One of the most vigorous and acute expositions of the Arab point of view, for example, is an article by an Egyptian writer, Lotfallah Soliman, who has played a distinguished role in bringing modern ideas to the young intellectuals of his country since World War II. His autobiographical sketch says cryptically if discreetly "He lives presently in Paris." I stumbled on a more candid explanation. In preparing for this review, I read an earlier article in
Les Temps Modernes (Aug.-Sept. 1960) by Adel Montasser on La repression anti-démocratique en Egypte. Appended to it was a list of intellectuals imprisoned by Nasser. Among them was Lotfallah Soliman. Obviously it's hard to be a free Egyptian intellectual in Nasser's Egypt. Many of those then imprisoned have since been freed, but it is significant that a writer as trenchant and devoted as Soliman has to work in exile.
It is true that the full roster of Arab minority complaints in Israel had to be presented anonymously for fear of the authorities. But in the Arab section of this book no place was allowed even anonymously for the Jewish and the various Christian minorities to voice their complaints. As a result the Arab contributors were able to write as if their countries, unlike Europe, were models of tolerance. They hark back to the great days of Arabic Spain where (except for certain interludes not mentioned) Christian and Jew enjoyed full equality, religious, cultural, and political, with the Muslim: Spain did not become synonymous with intolerance, Inquisition, and obscurantism until the Christian Reconquest. But today no Arab country except, precariously, Lebanon, dimly resembles Moorish Spain. As a result the Jews from the Arabic countries tend to hate the Arab far more than Jews from Europe who have never lived under his rule, which often recalls medieval Christiandom. A glimpse of these realities may be found in the most moving article in this whole symposium. This is by Attalah Mansour, a young Christian Arabic Israeli novelist of peasant origin who has published two novels, one in Arabic and the other in Hebrew, and worked as a journalist on Avnery's paper Haolam Hazeh and on the staff of Haaretz, Israel's best and most objective daily paper. M. Mansour knows doubly what it is to be a "Jew." He is as an Arab a "Jew" to the Israelis and as a Christian a "Jew" to the Muslims. He tells a touching story of an accidental encounter in (of all places) the Paris Metro with a young man who turned out like him to be Greekrite Christian though from Egypt. They exchanged stories of their troubles, like two Jews in the Diaspora.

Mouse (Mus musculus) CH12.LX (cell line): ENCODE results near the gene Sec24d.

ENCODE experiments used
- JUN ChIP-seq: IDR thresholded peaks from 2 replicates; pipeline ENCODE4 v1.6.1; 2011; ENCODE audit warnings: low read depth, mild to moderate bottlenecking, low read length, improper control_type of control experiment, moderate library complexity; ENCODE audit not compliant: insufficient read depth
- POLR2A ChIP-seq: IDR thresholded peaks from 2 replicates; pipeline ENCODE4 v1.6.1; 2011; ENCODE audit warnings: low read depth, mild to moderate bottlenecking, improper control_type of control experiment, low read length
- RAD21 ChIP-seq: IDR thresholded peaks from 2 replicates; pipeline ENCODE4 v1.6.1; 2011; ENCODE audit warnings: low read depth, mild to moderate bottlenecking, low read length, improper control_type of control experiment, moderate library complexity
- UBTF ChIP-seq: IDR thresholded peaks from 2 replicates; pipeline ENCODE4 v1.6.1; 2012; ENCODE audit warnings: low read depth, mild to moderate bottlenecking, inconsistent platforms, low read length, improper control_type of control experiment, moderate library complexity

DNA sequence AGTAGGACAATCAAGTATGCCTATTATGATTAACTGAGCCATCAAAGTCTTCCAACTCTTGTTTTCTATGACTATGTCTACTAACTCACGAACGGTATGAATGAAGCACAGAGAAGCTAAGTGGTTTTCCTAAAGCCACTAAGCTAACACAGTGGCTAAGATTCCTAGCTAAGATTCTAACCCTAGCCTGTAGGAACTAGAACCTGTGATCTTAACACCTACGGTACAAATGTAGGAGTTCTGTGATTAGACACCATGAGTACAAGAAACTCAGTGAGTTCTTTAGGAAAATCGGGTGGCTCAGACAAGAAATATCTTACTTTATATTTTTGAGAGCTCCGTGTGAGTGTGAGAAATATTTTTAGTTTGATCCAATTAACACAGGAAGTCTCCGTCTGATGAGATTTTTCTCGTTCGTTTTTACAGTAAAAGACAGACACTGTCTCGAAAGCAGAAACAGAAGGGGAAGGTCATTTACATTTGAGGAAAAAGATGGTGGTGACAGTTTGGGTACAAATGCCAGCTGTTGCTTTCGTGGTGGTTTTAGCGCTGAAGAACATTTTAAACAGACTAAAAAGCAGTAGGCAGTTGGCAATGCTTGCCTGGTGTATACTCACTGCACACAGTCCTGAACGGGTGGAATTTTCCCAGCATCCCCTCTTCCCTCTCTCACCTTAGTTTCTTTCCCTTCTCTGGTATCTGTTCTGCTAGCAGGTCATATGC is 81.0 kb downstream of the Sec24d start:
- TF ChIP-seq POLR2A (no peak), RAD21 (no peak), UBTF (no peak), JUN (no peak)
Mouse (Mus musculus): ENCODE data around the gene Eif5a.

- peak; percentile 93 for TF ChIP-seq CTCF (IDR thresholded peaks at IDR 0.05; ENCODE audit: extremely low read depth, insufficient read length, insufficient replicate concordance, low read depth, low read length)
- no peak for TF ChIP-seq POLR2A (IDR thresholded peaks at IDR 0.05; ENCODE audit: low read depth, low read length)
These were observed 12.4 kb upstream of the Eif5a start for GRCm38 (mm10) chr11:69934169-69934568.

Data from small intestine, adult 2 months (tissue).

"We in Egypt," the young stranger told him, "have the same feelings as you. There is no law discriminating between us and the Muslims. But the governmental administration, at least on the everyday level, prefers Mahmoud to Boulos and Achmed to Samaan"—i.e. the man with the Muslim name to the man with the Christian.
"Omar Cherif the well known movie actor," the Egyptian Christian added,
"is Christian in origin. But he had to change his Christian name for a Muslim to please the
public." In Israel, similarly, Ibrahim often becomes Abraham to pass as a Jew and to avoid widespread housing discrimination.
If in this account I have given more space to the Arab than the Israeli side it is because as a Jew, closely bound emotionally with the birth of
Israel, I feel honor bound to report the Arab side, especially since the US press is so overwhelmingly pro-Zionist. For me, the Arab-Jewish struggle is a tragedy. The essence of tragedy is a struggle of right against right. Its catharsis is the cleansing pity of seeing how good men do evil despite themselves out of unavoidable circumstance and irresistible compulsion. When evil men do evil, their deeds belong to the realm of pathology. But when good men do evil, we confront the essence of human tragedy. In a tragic struggle, the victors become the guilty and must make amends to the defeated. For me the Arab problem is also the No. 1 Jewish problem. How we act toward the Arabs will determine what kind of people we become: either oppressors and racists in our turn like those from whom we have suffered, or a nobler race able to transcend the tribal xenophobias that afflict